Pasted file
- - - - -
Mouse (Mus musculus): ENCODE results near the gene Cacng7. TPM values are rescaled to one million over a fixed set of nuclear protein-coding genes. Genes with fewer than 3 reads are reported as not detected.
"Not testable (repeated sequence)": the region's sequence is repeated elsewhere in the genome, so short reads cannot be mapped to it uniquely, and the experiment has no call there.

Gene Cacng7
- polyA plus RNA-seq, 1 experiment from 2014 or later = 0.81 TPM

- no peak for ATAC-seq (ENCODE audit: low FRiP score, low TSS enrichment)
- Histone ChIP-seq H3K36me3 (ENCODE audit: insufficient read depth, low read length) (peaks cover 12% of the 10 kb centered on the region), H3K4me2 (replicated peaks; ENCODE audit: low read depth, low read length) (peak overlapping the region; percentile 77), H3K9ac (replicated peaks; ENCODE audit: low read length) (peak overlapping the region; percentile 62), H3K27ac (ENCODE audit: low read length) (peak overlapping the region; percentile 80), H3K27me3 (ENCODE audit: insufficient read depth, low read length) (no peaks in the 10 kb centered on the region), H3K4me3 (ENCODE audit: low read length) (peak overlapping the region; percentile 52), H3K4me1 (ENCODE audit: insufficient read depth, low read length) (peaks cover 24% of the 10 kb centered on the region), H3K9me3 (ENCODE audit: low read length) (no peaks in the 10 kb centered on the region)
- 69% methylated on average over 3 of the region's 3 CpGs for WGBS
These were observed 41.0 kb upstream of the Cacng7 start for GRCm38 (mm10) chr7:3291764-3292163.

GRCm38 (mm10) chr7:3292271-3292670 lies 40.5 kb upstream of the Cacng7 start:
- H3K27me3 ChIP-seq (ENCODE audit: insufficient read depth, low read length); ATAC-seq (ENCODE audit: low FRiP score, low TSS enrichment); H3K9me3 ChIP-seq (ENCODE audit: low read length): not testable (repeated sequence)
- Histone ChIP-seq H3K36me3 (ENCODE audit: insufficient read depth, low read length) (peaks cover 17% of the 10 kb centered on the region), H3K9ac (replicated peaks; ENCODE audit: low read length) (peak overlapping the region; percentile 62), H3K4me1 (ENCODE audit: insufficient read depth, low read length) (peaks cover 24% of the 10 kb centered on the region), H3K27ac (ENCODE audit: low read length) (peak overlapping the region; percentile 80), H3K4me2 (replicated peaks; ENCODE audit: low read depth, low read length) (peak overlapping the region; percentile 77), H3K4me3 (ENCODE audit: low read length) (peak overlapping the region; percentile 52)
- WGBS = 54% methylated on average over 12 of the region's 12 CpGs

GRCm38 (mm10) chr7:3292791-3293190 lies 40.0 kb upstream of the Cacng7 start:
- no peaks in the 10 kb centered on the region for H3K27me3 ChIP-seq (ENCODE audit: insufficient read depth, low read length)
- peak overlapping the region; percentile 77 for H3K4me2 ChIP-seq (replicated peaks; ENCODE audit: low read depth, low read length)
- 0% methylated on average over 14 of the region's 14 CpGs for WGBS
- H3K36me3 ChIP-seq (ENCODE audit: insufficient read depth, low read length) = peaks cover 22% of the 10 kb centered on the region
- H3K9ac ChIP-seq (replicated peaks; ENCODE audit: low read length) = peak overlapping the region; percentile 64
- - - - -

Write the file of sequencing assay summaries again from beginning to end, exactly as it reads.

Mouse (Mus musculus): ENCODE results near the gene Cacng7. TPM values are rescaled to one million over a fixed set of nuclear protein-coding genes. Genes with fewer than 3 reads are reported as not detected.
"Not testable (repeated sequence)": the region's sequence is repeated elsewhere in the genome, so short reads cannot be mapped to it uniquely, and the experiment has no call there.

Gene Cacng7
- polyA plus RNA-seq, 1 experiment from 2014 or later = 0.81 TPM

- no peak for ATAC-seq (ENCODE audit: low FRiP score, low TSS enrichment)
- Histone ChIP-seq H3K36me3 (ENCODE audit: insufficient read depth, low read length) (peaks cover 12% of the 10 kb centered on the region), H3K4me2 (replicated peaks; ENCODE audit: low read depth, low read length) (peak overlapping the region; percentile 77), H3K9ac (replicated peaks; ENCODE audit: low read length) (peak overlapping the region; percentile 62), H3K27ac (ENCODE audit: low read length) (peak overlapping the region; percentile 80), H3K27me3 (ENCODE audit: insufficient read depth, low read length) (no peaks in the 10 kb centered on the region), H3K4me3 (ENCODE audit: low read length) (peak overlapping the region; percentile 52), H3K4me1 (ENCODE audit: insufficient read depth, low read length) (peaks cover 24% of the 10 kb centered on the region), H3K9me3 (ENCODE audit: low read length) (no peaks in the 10 kb centered on the region)
- 69% methylated on average over 3 of the region's 3 CpGs for WGBS
These were observed 41.0 kb upstream of the Cacng7 start for GRCm38 (mm10) chr7:3291764-3292163.

GRCm38 (mm10) chr7:3292271-3292670 lies 40.5 kb upstream of the Cacng7 start:
- H3K27me3 ChIP-seq (ENCODE audit: insufficient read depth, low read length); ATAC-seq (ENCODE audit: low FRiP score, low TSS enrichment); H3K9me3 ChIP-seq (ENCODE audit: low read length): not testable (repeated sequence)
- Histone ChIP-seq H3K36me3 (ENCODE audit: insufficient read depth, low read length) (peaks cover 17% of the 10 kb centered on the region), H3K9ac (replicated peaks; ENCODE audit: low read length) (peak overlapping the region; percentile 62), H3K4me1 (ENCODE audit: insufficient read depth, low read length) (peaks cover 24% of the 10 kb centered on the region), H3K27ac (ENCODE audit: low read length) (peak overlapping the region; percentile 80), H3K4me2 (replicated peaks; ENCODE audit: low read depth, low read length) (peak overlapping the region; percentile 77), H3K4me3 (ENCODE audit: low read length) (peak overlapping the region; percentile 52)
- WGBS = 54% methylated on average over 12 of the region's 12 CpGs

GRCm38 (mm10) chr7:3292791-3293190 lies 40.0 kb upstream of the Cacng7 start:
- no peaks in the 10 kb centered on the region for H3K27me3 ChIP-seq (ENCODE audit: insufficient read depth, low read length)
- peak overlapping the region; percentile 77 for H3K4me2 ChIP-seq (replicated peaks; ENCODE audit: low read depth, low read length)
- 0% methylated on average over 14 of the region's 14 CpGs for WGBS
- H3K36me3 ChIP-seq (ENCODE audit: insufficient read depth, low read length) = peaks cover 22% of the 10 kb centered on the region
- H3K9ac ChIP-seq (replicated peaks; ENCODE audit: low read length) = peak overlapping the region; percentile 64